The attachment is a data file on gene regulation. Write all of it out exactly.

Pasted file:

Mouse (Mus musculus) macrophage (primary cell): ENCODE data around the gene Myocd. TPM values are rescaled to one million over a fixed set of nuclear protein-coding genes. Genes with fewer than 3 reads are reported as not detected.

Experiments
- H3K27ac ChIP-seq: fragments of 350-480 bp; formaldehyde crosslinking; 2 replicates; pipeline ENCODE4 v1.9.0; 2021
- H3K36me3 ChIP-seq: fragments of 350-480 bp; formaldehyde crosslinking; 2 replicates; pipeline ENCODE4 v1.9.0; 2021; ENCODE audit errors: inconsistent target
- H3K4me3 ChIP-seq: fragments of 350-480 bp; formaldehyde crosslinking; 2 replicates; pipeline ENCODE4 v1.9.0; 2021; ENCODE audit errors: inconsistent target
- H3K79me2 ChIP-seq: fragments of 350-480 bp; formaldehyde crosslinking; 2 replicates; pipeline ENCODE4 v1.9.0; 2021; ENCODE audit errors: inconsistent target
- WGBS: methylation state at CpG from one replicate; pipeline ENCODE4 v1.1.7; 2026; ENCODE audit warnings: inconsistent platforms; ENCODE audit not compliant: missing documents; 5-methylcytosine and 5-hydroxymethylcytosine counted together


Mouse (Mus musculus) macrophage (primary cell): ENCODE data around the gene Myocd. TPM values are rescaled to one million over a fixed set of nuclear protein-coding genes. Genes with fewer than 3 reads are reported as not detected.

Experiments
- H3K27ac ChIP-seq: fragments of 350-480 bp; formaldehyde crosslinking; 2 replicates; pipeline ENCODE4 v1.9.0; 2021
- H3K36me3 ChIP-seq: fragments of 350-480 bp; formaldehyde crosslinking; 2 replicates; pipeline ENCODE4 v1.9.0; 2021; ENCODE audit errors: inconsistent target
- H3K4me3 ChIP-seq: fragments of 350-480 bp; formaldehyde crosslinking; 2 replicates; pipeline ENCODE4 v1.9.0; 2021; ENCODE audit errors: inconsistent target
- H3K79me2 ChIP-seq: fragments of 350-480 bp; formaldehyde crosslinking; 2 replicates; pipeline ENCODE4 v1.9.0; 2021; ENCODE audit errors: inconsistent target
- WGBS: methylation state at CpG from one replicate; pipeline ENCODE4 v1.1.7; 2026; ENCODE audit warnings: inconsistent platforms; ENCODE audit not compliant: missing documents; 5-methylcytosine and 5-hydroxymethylcytosine counted together